Albany, New York Jun 9, 2023 (Issuewire.com) – The New York State Independent Living Council (NYSILC) inducted two veteran advocates for individuals with disabilities, Debra (Debbie) Bonomo and Kathy Lynch, into the New York State Disability Rights Hall of Fame in a virtual ceremony on Thursday, June 1.
NYSILC created the NYS Disability Rights Hall of Fame in 2018 to recognize individuals who have made lifelong achievements that positively impact people with disabilities in society.
Areas of lifelong achievement include improving public policy and programs/services, advancing new knowledge and/or concepts, eliminating barriers, and promoting a positive image for people with disabilities.
Ms. Bonomo’s accomplishments include successfully leading the fight for accessible buses in the Rochester area and advocating for improved personal assistance services for individuals on Medicaid, which led to statewide mandates for accessible buses and Consumer Directed Personal Assistance Services.
“I’m just feeling really humbled and I’m so pleased with what I was able to do, and to get the recognition from my peers is just unbelievable,” Ms. Bonomo said in her acceptance speech. “I had to do a lot of outreach and education because no one knew what it was like growing up in a small town with (cerebral palsy). I’m glad I was able to reach out and educate people, although, at the time, I wasn’t aware of what actually I was doing, because growing up in a small town, you don’t get that full education” in advocating for disability rights.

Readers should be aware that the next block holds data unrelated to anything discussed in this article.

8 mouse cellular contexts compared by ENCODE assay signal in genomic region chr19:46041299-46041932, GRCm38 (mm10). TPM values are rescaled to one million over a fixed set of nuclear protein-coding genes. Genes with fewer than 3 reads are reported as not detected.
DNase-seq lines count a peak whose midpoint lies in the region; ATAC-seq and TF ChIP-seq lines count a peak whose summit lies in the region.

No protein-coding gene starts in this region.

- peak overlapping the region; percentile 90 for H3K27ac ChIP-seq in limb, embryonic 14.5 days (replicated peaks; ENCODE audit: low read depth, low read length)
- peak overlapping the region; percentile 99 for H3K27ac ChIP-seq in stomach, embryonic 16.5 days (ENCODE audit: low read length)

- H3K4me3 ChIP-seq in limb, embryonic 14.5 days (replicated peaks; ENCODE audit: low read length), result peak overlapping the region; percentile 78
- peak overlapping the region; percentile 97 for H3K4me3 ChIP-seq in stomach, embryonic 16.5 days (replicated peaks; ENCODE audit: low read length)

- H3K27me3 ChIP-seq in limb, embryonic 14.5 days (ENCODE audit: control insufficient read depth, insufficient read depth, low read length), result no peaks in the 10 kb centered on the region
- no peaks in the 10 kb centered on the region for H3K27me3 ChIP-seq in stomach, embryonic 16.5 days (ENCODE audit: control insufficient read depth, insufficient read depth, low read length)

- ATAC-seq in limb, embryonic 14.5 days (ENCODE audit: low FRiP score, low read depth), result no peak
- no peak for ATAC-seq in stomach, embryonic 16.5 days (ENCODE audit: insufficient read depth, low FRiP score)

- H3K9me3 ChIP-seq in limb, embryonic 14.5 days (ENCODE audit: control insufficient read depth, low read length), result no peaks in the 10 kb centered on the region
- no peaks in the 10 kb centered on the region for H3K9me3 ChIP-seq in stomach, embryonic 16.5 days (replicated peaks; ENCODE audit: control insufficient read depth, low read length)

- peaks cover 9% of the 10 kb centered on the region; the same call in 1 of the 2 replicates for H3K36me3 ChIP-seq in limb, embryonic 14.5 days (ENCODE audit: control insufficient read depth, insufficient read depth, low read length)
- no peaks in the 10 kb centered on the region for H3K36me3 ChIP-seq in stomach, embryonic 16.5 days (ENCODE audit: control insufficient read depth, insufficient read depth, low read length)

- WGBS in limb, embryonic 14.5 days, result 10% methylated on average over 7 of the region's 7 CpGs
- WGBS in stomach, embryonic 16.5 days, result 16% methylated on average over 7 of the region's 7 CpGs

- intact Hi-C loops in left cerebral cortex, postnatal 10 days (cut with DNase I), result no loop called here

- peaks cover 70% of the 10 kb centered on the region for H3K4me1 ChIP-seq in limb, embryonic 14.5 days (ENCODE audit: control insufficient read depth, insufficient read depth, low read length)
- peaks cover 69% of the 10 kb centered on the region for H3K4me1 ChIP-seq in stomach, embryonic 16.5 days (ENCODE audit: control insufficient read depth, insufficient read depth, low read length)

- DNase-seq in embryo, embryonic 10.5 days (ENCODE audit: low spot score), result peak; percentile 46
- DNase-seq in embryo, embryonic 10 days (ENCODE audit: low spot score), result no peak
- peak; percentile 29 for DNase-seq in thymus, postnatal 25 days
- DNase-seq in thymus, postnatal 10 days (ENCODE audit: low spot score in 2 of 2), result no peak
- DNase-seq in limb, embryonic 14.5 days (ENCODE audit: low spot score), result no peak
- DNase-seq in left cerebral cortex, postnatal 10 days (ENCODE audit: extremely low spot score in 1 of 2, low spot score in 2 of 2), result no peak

Ms. Lynch has dedicated herself to improving the quality of life for individuals with psychiatric disabilities. In doing so, she has changed the public’s perception of mental illness and those living with it.
Her efforts helped establish the peer support movement for people with mental illness and steer state funds toward assisting this population to remain in the community and out of institutions.
“I was quite humbled and also shocked, and I also felt very honored,” Ms. Lynch said of learning she had been nominated for the Hall of Fame. She noted that when she began her work, the effectiveness of peer support for those with mental illness was not recognized. “Psychiatrists at the time really believed that peers helping peers was detrimental to our well-being,” but once groups started forming, “all of a sudden they recognized they weren’t receiving so many crisis calls, that peers actually were helping peers heal.”
Source :New York State Independent Living Council
This article was originally published by IssueWire. Read the original article here.